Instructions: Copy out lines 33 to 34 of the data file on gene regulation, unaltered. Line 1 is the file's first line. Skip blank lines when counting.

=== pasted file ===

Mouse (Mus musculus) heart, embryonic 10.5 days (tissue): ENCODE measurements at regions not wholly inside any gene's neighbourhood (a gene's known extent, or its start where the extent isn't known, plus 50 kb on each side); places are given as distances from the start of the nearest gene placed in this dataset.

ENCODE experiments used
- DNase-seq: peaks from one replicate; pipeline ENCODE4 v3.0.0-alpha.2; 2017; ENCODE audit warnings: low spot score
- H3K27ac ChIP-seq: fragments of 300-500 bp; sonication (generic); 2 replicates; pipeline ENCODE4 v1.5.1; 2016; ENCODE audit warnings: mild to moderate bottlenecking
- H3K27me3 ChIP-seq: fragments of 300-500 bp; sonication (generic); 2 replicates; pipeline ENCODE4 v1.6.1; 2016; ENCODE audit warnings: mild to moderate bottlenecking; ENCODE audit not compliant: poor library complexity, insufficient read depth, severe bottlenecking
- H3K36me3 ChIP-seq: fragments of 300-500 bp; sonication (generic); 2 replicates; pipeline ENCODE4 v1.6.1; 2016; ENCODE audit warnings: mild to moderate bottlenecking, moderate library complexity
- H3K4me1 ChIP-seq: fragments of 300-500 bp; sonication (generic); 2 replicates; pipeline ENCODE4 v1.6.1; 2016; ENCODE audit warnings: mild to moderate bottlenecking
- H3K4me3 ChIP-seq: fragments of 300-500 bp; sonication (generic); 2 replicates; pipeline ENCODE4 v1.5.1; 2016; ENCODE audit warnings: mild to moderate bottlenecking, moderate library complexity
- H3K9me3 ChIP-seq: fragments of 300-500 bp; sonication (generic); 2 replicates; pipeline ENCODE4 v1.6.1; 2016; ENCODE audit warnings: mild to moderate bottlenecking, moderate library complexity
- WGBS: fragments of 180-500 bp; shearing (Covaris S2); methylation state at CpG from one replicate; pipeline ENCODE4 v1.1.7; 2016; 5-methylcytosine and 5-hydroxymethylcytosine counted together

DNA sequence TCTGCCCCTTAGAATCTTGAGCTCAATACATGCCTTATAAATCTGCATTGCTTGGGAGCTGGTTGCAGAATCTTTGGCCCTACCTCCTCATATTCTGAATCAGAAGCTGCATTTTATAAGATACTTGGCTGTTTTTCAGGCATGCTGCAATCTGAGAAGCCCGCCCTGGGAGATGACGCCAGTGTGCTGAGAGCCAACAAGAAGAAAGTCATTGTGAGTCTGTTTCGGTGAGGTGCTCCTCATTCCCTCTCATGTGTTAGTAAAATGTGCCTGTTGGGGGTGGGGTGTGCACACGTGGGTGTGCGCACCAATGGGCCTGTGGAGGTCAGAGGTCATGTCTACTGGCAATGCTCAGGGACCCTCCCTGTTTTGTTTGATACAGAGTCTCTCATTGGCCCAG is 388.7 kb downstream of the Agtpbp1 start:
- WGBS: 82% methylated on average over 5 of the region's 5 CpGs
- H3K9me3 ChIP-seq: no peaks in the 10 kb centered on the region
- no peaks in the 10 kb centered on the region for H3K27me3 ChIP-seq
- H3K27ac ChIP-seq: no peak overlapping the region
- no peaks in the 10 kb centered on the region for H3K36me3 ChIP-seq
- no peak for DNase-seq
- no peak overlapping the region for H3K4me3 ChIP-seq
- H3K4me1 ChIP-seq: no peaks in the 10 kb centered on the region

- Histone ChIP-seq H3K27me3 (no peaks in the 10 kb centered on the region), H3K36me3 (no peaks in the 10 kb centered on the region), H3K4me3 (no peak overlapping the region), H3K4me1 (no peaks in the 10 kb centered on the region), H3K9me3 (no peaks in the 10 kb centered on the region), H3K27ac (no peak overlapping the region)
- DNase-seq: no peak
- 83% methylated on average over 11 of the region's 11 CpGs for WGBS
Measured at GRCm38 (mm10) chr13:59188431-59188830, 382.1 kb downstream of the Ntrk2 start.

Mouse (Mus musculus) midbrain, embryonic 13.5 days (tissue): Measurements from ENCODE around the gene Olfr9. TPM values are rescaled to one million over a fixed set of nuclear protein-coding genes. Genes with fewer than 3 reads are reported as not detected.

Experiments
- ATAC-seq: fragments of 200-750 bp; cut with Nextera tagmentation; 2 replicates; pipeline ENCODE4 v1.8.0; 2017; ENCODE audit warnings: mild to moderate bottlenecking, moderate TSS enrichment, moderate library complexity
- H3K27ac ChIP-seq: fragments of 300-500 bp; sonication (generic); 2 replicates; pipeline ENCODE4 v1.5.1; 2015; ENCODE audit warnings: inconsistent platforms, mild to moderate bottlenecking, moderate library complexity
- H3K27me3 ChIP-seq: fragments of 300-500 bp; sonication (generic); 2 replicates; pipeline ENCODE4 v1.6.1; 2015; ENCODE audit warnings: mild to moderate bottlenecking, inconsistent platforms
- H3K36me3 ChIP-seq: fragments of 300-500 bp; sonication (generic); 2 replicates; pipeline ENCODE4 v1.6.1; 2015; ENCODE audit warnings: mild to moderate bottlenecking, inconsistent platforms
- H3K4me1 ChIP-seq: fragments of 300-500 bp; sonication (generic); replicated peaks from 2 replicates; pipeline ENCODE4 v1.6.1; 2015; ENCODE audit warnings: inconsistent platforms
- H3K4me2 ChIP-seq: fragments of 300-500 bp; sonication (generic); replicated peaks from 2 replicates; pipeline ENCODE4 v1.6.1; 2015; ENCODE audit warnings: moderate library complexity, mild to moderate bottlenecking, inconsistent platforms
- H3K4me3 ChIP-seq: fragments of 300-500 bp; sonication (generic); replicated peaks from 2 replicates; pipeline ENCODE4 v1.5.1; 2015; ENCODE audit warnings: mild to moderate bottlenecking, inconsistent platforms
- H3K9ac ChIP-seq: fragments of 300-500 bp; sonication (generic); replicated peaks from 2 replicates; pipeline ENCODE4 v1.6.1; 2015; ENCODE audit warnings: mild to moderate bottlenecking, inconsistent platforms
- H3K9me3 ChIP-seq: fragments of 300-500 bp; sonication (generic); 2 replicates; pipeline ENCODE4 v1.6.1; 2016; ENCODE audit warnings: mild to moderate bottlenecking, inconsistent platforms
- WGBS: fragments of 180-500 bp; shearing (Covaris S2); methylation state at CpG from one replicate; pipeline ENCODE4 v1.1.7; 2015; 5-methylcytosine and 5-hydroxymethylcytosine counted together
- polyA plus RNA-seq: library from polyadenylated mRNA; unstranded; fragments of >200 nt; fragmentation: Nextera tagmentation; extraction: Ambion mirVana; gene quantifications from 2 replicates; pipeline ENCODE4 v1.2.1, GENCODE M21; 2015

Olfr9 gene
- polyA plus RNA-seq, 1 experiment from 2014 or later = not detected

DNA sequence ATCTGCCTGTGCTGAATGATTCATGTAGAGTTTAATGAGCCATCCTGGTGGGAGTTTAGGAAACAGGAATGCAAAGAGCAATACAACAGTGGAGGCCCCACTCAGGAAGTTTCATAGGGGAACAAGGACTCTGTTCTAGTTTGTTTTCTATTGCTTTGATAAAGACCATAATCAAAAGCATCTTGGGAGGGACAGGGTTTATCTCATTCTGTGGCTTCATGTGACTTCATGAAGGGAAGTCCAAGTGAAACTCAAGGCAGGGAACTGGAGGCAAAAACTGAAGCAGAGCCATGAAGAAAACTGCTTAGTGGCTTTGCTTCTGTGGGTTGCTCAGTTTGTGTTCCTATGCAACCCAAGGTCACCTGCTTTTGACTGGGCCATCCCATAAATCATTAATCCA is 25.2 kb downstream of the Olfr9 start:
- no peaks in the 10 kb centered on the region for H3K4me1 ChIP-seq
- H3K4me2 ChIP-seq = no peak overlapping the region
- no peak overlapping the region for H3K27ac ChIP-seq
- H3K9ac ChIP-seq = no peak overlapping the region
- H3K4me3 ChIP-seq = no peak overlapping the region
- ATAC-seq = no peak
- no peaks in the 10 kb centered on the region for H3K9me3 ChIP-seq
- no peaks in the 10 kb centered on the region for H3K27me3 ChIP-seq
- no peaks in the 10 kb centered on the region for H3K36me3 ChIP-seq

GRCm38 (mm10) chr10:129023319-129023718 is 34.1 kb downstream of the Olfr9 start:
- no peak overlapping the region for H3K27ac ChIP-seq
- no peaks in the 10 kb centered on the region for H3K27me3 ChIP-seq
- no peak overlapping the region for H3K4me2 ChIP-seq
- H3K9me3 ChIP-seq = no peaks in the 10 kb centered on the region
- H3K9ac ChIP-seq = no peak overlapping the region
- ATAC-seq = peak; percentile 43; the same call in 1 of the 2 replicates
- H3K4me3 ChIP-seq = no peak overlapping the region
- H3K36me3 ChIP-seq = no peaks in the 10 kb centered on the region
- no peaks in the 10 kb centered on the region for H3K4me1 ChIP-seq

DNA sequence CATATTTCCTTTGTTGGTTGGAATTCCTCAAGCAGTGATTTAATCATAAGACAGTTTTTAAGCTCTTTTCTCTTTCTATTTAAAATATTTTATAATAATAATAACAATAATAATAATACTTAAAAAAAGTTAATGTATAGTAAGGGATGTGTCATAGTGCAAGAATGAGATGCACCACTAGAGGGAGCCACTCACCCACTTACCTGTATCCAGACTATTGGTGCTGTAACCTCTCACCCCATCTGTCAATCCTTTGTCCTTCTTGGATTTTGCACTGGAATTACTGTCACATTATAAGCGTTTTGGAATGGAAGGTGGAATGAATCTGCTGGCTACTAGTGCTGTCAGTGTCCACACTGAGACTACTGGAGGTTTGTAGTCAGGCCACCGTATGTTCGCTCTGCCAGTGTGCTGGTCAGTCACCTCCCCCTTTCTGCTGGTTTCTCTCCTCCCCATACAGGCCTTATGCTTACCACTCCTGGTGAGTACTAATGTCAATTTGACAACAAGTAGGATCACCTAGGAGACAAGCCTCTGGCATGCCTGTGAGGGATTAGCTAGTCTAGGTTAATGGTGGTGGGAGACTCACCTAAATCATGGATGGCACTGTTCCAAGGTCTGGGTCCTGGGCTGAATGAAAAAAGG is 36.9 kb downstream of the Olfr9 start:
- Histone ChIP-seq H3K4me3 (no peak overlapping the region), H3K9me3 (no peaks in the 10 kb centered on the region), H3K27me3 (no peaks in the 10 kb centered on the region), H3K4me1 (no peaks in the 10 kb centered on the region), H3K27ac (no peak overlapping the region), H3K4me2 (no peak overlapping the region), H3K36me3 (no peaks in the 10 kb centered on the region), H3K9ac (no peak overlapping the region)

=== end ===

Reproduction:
- H3K9ac ChIP-seq: fragments of 300-500 bp; sonication (generic); replicated peaks from 2 replicates; pipeline ENCODE4 v1.6.1; 2015; ENCODE audit warnings: mild to moderate bottlenecking, inconsistent platforms
- H3K9me3 ChIP-seq: fragments of 300-500 bp; sonication (generic); 2 replicates; pipeline ENCODE4 v1.6.1; 2016; ENCODE audit warnings: mild to moderate bottlenecking, inconsistent platforms